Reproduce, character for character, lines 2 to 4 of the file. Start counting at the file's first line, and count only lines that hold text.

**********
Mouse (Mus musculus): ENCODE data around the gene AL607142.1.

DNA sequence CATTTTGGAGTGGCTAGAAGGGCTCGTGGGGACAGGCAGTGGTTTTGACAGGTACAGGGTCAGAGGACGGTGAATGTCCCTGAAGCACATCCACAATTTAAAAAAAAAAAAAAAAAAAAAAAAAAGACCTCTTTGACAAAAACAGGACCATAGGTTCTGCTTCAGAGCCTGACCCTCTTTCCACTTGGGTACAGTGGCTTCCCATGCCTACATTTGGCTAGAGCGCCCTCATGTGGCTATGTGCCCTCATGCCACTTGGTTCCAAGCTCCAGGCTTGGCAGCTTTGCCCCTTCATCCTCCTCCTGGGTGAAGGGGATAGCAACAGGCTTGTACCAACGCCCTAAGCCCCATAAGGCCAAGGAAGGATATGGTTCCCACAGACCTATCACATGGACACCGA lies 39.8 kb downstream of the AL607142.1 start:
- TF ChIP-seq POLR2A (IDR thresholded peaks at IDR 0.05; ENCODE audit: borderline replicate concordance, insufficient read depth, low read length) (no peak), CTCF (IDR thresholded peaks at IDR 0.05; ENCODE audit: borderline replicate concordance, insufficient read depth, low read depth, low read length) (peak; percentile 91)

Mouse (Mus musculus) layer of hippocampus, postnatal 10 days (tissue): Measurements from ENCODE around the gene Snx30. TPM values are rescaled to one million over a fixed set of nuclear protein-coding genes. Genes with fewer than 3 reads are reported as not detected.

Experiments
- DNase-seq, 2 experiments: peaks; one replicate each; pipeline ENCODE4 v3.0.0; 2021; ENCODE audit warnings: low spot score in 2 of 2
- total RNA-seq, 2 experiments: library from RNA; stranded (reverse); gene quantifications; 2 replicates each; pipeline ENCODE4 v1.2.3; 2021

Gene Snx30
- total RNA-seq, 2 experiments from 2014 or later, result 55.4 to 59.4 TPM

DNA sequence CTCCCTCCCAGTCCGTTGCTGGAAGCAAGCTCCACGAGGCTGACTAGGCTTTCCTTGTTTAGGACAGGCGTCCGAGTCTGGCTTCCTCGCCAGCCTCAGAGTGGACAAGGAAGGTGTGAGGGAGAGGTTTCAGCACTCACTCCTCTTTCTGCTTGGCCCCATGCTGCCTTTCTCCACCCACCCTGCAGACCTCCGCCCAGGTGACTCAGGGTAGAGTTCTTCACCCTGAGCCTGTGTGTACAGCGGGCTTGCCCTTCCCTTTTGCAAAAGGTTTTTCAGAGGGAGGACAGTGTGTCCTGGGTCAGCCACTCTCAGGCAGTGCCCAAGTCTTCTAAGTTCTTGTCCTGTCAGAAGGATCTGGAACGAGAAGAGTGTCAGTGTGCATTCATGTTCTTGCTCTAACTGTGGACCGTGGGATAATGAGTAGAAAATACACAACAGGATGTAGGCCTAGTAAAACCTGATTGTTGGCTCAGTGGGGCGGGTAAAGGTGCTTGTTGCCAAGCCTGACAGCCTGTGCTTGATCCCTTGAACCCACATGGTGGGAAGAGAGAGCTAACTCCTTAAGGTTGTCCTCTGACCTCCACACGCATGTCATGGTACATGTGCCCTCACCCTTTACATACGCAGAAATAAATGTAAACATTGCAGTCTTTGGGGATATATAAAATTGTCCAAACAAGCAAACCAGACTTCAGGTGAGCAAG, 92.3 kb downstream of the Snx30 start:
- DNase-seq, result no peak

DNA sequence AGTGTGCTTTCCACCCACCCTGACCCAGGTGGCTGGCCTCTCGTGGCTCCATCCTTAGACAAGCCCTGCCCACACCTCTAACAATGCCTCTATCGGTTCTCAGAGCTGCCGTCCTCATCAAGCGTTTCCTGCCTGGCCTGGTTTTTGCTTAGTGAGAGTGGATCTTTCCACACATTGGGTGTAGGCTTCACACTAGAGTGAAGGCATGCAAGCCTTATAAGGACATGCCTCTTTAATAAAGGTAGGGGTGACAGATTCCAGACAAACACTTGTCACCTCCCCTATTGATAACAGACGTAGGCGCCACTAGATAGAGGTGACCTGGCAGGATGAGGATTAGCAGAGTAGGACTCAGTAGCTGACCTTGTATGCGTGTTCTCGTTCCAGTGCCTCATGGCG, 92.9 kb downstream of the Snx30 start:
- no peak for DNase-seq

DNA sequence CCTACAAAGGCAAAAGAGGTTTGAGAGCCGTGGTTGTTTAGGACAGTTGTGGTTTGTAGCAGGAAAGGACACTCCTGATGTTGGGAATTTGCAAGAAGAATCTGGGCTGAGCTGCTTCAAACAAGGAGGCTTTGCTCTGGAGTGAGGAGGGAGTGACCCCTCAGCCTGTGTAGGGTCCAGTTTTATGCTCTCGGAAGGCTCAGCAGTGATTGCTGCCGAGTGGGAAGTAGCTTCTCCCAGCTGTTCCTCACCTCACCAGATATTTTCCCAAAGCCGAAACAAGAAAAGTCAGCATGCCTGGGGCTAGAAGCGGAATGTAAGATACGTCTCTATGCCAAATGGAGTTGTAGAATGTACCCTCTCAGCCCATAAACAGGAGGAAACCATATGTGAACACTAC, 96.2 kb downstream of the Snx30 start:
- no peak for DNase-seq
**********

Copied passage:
DNA sequence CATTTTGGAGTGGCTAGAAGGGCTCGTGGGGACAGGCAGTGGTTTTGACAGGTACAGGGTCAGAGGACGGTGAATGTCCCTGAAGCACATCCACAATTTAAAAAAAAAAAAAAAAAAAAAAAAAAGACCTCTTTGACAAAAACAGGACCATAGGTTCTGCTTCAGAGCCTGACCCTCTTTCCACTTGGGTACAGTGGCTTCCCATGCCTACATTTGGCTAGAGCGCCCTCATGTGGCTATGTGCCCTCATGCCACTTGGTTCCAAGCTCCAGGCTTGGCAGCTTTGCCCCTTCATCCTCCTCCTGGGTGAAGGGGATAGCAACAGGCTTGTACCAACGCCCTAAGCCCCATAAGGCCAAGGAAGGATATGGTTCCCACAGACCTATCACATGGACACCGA lies 39.8 kb downstream of the AL607142.1 start:
- TF ChIP-seq POLR2A (IDR thresholded peaks at IDR 0.05; ENCODE audit: borderline replicate concordance, insufficient read depth, low read length) (no peak), CTCF (IDR thresholded peaks at IDR 0.05; ENCODE audit: borderline replicate concordance, insufficient read depth, low read depth, low read length) (peak; percentile 91)

Mouse (Mus musculus) layer of hippocampus, postnatal 10 days (tissue): Measurements from ENCODE around the gene Snx30. TPM values are rescaled to one million over a fixed set of nuclear protein-coding genes. Genes with fewer than 3 reads are reported as not detected.